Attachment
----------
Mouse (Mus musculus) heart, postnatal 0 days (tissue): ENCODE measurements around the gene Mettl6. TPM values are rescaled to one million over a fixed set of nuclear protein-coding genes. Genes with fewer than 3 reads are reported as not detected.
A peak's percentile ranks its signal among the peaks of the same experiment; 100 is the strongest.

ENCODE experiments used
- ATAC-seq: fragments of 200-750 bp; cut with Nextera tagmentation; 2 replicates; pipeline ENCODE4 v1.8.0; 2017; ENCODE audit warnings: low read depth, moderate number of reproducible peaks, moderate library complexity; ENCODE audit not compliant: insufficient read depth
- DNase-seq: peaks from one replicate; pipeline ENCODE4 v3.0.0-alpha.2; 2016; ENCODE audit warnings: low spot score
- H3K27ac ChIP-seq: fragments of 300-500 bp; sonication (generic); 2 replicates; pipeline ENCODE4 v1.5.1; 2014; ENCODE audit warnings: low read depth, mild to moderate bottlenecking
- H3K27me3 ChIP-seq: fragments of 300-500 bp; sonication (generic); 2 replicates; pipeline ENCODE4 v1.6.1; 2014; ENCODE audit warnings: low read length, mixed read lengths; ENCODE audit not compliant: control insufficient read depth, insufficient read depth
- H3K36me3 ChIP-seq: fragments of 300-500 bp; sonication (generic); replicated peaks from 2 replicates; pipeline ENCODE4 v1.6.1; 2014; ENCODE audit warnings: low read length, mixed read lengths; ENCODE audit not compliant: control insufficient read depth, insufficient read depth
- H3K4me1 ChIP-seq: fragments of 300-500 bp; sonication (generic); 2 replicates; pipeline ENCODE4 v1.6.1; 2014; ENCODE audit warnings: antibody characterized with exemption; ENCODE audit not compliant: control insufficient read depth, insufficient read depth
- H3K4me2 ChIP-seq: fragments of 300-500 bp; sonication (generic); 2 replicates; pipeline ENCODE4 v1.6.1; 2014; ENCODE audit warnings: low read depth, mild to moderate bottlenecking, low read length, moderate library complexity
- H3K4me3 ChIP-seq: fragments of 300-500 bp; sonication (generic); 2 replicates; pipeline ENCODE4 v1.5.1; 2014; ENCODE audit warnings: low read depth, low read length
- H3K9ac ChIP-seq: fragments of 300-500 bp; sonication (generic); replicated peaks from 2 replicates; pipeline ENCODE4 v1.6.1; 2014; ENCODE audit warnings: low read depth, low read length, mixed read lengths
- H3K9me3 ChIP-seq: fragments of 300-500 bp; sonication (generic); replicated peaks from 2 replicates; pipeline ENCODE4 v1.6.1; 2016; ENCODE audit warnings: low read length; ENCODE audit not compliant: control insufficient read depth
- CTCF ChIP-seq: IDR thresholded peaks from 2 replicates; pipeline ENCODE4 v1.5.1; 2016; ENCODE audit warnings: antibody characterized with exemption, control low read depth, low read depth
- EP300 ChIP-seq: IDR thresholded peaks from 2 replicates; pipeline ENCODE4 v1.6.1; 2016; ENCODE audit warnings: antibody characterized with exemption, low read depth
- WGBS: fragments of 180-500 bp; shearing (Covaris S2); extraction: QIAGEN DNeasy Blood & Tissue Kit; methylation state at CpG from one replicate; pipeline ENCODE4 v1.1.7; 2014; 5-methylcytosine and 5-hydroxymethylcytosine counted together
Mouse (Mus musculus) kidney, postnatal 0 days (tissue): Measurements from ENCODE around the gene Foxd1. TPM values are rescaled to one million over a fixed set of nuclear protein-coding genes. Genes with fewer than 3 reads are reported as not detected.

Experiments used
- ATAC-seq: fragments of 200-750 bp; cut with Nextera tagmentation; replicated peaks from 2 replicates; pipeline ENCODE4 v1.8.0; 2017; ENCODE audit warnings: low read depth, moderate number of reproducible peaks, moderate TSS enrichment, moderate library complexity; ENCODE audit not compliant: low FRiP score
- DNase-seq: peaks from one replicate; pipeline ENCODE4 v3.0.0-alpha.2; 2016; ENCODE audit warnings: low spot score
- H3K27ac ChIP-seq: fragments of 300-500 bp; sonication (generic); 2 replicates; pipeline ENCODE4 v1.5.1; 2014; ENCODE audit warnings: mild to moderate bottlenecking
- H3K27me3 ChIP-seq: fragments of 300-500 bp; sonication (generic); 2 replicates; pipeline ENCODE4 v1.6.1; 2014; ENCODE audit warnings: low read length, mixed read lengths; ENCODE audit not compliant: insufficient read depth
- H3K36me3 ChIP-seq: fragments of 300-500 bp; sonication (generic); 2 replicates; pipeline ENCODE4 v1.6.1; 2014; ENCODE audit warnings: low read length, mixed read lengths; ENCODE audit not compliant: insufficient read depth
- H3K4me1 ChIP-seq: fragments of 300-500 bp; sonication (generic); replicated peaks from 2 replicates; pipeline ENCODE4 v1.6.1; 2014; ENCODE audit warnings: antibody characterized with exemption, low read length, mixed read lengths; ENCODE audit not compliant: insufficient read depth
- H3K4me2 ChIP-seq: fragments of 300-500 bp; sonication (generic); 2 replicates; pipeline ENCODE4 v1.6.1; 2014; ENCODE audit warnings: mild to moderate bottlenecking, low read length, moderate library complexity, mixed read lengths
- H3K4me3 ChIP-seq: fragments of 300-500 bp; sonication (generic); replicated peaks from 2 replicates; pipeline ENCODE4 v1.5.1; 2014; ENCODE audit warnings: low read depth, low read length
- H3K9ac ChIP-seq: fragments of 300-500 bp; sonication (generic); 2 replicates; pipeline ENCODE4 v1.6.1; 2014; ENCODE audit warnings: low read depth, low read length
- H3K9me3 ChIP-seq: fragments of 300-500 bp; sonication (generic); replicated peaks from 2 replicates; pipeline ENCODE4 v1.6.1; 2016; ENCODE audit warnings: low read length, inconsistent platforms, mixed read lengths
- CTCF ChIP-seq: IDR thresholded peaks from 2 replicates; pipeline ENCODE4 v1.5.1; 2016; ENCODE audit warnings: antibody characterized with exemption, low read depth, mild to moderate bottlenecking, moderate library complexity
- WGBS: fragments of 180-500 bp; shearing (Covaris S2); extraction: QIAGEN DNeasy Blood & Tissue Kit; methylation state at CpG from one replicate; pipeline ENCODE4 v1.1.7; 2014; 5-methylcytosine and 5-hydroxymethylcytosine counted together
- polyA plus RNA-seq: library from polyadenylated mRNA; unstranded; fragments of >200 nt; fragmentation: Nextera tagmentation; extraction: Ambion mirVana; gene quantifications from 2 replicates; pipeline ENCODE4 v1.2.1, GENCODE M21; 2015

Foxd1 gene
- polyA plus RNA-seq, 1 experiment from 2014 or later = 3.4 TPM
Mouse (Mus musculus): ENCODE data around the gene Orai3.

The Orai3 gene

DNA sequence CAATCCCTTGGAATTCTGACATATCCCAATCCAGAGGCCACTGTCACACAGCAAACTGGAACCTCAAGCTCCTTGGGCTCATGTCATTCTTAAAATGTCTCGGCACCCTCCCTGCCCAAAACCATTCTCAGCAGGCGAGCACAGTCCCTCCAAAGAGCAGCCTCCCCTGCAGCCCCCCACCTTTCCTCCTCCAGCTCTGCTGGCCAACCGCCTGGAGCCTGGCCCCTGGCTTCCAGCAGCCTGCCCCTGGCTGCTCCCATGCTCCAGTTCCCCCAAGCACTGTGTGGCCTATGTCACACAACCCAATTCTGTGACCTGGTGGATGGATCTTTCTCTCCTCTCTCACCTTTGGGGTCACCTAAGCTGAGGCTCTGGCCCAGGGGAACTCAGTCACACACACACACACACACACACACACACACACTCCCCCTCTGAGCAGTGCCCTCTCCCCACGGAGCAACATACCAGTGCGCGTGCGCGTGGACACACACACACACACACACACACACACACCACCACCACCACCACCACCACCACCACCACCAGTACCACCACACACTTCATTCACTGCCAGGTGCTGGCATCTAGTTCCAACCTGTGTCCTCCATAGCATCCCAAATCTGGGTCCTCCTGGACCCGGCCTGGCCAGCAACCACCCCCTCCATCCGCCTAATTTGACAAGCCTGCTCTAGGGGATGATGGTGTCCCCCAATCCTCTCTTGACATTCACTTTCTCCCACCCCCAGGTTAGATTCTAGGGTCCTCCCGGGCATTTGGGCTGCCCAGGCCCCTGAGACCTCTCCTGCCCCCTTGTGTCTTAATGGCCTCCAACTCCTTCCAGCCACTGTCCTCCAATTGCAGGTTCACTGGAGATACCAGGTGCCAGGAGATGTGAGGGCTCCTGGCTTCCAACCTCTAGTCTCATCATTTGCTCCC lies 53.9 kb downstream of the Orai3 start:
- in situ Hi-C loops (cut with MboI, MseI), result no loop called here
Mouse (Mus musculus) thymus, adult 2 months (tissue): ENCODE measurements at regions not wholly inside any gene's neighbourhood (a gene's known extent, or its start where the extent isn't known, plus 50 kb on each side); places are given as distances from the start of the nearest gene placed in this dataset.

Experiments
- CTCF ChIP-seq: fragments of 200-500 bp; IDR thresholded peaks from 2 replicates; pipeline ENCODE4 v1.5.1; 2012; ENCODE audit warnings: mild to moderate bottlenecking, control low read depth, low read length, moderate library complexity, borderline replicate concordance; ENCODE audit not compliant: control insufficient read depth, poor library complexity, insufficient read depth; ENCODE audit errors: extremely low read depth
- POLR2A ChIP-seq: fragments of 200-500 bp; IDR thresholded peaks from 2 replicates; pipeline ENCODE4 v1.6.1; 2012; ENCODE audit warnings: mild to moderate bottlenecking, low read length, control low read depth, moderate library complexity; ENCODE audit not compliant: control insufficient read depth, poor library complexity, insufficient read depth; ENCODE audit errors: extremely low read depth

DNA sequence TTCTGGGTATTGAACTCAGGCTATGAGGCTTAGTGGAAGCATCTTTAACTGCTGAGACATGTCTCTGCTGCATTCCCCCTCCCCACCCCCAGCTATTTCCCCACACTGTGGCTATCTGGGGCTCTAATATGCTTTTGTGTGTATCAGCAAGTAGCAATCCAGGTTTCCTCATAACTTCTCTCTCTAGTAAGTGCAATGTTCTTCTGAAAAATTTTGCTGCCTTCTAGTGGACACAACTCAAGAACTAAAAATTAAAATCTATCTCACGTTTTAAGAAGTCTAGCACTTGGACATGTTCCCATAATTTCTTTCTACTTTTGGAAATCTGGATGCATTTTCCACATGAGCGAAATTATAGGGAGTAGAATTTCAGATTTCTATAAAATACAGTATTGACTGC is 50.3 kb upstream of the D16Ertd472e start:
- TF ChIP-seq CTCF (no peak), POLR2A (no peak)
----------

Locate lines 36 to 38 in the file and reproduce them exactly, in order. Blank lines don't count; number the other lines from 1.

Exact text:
DNA sequence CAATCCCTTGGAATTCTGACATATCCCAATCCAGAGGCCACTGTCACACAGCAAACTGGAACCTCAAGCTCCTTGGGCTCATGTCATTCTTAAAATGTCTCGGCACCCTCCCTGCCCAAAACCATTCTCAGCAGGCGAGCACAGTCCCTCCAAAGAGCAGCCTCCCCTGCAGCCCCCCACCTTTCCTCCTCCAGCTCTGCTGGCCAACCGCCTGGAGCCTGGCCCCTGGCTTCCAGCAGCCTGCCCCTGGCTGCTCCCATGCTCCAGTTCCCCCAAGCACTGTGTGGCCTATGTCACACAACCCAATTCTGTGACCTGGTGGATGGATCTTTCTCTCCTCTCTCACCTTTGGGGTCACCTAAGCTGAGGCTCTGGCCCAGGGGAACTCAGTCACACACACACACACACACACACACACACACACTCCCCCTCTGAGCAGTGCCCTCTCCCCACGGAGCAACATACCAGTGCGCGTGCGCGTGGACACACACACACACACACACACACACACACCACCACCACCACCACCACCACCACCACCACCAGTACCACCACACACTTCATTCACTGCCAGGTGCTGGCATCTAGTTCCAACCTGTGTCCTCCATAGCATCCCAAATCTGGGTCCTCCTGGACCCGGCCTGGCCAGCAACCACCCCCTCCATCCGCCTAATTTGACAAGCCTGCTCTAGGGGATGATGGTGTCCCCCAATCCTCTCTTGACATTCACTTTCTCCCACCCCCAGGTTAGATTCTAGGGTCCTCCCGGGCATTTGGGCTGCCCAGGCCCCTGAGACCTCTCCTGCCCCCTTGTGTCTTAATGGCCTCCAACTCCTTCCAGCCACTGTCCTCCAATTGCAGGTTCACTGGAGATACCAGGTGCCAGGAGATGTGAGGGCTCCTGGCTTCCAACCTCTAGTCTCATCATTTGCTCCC lies 53.9 kb downstream of the Orai3 start:
- in situ Hi-C loops (cut with MboI, MseI), result no loop called here
Mouse (Mus musculus) thymus, adult 2 months (tissue): ENCODE measurements at regions not wholly inside any gene's neighbourhood (a gene's known extent, or its start where the extent isn't known, plus 50 kb on each side); places are given as distances from the start of the nearest gene placed in this dataset.